A safe space or collective where you could make and/or sell in the same place. Definitely the ability to be around other creatives, in some way, shape or form, sharing ideas and energy.  

What do you wish you could change in societal attitudes that would enable you and other creative entrepreneurs to thrive? 

Seeing the value of locally made artisanal products that haven’t come from a factory in China. I wish we understood more about how powerful it is to buy from the owner/maker/creator/producer. How it could enable conversations to happen in our local communities and create meaningful relationships and partnerships between businesses to thrive and network with each other. We’ve lost the personal touch and the passion you get when you buy from the maker.  I believe this would empower our communities and make us happier.   

What do you love about living and working in the Māngere-Ōtāhuhu area? 

It is a beautiful and unique part of Tāmaki Makaurau. The people here are so diverse, the food, the energy and the fact that we are so close to the ocean. There is such an alive feeling of brownness here which I connect with, like the joy that overflowed onto our streets with the Rugby League World Cup… that vibrancy and passion is what makes this place so beautiful.   

Would your work or practice be different if you lived somewhere else? 

I don’t think so.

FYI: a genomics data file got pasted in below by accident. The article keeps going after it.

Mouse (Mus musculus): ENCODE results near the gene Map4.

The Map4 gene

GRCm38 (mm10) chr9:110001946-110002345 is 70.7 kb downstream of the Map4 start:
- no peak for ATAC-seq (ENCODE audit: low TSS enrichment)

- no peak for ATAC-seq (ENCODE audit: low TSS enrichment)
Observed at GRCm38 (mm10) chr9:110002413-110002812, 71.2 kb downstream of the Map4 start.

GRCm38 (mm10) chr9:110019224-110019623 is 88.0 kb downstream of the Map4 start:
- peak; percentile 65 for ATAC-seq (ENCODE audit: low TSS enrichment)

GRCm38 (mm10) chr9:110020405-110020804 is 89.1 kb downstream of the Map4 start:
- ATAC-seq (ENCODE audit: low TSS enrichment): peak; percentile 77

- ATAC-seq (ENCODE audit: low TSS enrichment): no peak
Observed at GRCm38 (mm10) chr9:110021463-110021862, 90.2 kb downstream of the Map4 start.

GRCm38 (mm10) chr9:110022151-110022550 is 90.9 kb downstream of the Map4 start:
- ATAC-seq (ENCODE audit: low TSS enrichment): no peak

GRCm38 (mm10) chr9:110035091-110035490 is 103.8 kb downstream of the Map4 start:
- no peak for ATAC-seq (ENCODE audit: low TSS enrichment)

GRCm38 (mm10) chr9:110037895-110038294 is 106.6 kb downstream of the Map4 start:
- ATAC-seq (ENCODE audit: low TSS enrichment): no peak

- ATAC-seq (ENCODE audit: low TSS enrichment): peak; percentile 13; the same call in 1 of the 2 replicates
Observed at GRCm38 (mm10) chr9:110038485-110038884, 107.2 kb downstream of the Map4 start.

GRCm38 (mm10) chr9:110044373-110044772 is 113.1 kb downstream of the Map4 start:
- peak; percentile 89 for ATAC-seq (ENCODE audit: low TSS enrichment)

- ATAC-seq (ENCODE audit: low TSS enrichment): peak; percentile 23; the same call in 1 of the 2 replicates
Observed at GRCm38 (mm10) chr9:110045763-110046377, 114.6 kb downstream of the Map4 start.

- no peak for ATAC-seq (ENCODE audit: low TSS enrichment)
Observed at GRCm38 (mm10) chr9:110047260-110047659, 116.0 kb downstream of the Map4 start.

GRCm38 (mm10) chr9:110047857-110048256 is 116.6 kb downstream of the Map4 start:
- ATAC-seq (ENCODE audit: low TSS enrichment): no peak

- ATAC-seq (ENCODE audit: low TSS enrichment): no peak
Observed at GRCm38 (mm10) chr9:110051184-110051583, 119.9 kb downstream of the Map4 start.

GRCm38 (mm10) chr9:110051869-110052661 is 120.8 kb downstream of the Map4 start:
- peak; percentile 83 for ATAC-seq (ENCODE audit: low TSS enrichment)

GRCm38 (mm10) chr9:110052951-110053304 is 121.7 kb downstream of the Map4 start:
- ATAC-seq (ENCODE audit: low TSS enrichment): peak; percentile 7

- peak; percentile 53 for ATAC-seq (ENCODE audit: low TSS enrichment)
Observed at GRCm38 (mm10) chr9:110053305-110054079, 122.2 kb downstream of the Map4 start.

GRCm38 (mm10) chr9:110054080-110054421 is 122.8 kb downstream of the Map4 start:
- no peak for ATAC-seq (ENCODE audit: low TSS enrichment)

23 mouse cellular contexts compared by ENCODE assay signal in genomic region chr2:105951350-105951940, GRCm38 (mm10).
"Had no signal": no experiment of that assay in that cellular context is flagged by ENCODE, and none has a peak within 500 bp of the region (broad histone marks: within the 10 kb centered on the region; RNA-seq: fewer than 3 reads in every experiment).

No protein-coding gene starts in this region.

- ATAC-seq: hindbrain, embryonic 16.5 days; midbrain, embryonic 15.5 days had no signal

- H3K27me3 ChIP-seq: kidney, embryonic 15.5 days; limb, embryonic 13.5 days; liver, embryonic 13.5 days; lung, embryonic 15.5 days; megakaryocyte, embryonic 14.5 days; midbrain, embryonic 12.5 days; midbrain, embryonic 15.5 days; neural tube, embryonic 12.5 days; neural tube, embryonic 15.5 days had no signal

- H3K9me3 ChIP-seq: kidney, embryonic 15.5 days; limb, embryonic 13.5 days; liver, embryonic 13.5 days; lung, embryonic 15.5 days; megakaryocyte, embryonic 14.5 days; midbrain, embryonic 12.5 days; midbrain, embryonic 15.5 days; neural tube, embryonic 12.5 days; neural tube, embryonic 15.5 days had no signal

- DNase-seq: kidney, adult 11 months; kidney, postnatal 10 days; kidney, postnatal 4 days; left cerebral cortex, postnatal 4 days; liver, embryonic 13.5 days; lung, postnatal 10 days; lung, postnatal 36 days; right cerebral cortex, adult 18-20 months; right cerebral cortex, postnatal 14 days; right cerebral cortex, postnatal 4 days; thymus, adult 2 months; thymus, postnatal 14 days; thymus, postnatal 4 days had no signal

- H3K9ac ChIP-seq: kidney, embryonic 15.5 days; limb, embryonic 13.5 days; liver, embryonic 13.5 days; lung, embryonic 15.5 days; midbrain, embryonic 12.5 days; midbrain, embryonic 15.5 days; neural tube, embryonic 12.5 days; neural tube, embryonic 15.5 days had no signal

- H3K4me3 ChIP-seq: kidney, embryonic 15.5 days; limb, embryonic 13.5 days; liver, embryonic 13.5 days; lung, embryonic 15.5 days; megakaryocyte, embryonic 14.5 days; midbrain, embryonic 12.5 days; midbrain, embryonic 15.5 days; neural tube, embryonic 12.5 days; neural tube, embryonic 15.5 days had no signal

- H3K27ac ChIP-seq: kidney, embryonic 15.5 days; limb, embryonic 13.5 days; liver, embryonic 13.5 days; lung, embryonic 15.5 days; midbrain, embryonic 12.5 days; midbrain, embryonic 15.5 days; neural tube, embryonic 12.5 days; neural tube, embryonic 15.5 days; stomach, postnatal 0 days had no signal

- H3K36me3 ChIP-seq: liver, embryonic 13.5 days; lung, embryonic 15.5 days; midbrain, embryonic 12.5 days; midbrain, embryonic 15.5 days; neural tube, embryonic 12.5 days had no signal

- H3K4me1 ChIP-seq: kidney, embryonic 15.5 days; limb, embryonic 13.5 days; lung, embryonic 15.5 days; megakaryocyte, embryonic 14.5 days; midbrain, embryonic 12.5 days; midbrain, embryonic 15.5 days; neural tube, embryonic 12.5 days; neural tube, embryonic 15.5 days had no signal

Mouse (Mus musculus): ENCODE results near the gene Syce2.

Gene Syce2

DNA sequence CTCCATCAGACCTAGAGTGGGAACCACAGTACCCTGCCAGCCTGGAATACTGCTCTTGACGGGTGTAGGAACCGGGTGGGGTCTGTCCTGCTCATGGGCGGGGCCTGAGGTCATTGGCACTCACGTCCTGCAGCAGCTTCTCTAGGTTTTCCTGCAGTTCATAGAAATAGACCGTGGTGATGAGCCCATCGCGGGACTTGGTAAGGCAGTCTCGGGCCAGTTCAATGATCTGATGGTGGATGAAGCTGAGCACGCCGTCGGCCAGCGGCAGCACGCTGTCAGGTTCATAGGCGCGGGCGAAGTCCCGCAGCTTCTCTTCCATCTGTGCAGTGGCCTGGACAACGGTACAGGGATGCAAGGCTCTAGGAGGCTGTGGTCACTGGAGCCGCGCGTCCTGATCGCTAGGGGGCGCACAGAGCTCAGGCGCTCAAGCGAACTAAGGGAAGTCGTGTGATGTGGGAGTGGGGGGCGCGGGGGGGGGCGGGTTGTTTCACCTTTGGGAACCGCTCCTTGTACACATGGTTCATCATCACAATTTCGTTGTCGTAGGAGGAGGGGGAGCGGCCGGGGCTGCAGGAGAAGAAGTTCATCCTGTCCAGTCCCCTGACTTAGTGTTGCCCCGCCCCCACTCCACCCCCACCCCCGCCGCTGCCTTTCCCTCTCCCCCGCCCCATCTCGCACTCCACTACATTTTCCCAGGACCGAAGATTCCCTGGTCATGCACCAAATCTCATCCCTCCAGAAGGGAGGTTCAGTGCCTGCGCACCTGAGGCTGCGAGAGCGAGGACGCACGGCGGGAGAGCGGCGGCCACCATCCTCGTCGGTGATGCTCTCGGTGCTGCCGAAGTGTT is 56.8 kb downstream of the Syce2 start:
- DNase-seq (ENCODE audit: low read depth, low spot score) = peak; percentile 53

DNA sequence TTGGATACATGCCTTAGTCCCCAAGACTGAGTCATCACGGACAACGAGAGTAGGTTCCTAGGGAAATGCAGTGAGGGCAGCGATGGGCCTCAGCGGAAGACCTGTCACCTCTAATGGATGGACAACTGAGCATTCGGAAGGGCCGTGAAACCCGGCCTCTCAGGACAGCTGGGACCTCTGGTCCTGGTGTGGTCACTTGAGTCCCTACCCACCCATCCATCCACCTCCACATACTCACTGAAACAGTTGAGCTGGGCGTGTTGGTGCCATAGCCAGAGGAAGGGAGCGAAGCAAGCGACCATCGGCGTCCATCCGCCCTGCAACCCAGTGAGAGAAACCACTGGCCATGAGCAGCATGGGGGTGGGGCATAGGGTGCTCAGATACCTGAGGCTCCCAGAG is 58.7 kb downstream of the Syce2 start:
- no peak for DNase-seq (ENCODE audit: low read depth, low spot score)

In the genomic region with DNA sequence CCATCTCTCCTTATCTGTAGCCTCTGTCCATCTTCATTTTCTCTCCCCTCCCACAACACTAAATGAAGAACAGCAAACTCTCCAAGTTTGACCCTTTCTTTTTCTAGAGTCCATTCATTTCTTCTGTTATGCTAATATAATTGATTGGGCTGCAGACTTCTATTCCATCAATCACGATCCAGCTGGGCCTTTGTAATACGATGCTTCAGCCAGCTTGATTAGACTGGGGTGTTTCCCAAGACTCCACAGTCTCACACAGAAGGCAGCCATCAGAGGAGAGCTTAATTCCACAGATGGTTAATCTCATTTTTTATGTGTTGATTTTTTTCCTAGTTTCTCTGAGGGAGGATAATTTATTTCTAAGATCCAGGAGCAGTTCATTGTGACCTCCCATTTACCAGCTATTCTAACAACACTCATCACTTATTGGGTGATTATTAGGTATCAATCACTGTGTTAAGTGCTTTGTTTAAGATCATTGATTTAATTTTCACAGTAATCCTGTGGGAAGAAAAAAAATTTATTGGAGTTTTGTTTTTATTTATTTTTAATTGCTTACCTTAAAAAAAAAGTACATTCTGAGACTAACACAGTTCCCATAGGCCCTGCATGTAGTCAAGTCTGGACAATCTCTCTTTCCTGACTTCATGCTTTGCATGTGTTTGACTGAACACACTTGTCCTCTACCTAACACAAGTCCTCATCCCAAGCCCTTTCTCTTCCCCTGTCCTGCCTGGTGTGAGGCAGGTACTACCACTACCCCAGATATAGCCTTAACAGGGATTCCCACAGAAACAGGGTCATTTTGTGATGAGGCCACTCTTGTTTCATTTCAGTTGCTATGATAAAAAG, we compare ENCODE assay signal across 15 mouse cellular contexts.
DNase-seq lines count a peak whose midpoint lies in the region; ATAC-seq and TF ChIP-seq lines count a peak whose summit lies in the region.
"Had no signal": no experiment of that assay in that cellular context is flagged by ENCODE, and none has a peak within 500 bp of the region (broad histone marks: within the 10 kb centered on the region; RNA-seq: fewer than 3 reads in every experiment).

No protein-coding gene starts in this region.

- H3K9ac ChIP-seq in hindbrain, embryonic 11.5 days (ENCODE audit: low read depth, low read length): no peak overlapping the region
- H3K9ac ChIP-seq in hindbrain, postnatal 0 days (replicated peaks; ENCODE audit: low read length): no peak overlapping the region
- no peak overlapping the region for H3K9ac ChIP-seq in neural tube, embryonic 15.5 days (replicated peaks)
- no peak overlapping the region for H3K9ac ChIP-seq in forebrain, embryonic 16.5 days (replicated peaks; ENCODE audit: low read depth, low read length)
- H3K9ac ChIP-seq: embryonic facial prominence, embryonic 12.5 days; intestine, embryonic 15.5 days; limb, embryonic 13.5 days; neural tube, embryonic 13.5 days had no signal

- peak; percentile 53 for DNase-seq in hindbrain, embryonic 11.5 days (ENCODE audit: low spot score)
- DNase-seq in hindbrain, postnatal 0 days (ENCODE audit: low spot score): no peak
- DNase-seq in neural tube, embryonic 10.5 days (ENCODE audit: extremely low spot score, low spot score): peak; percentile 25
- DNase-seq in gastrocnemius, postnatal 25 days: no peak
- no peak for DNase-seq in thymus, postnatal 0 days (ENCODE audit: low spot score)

What inspires you to keep going when the going gets tough? 

I’m inspired to keep going when it’s hard through my deep knowing in my soul that I am living my purpose. It has taken me a long time to understand and know my purpose and I have had many fear filled moments of my day when the doubts creep into my heart and mind, but I have learned through much practice to be kind and loving to myself in those moments.  

I pray and meditate and deep in my soul, I know that all is well. I trust the process of my life and take each day as it comes. I’ve found that just when you think it’s all for nothing or ‘what am I doing?’, something great happens. You make a sale, someone you would least expect gives you encouragement or you meet someone important to your journey. It’s amazing how that happens.  

What’s coming up for you this year, what are your goals? 

To create more JOY! I know that by experiencing the joy right now through my creativity, my future holds more joy and contentment.  My husband and I are working on manifesting our dream of creating and working together full time. Our wish is to be fully self-sufficient with our art which includes working with my daughter to create a thriving whānau business.  

So for now, it’s selling and making, making and selling! And crochet street art! In the past year and half I discovered the art of crochet and I’m obsessed with it! The colours, the shapes, the magic of what you can do with thread and a hook. In June, I started The Joy Project in Ōtāhuhu during Matariki with the purpose of bringing joy to my neighbourhood through my crochet bombing which has been immensely satisfying. I have more exciting crochet projects in the pipeline!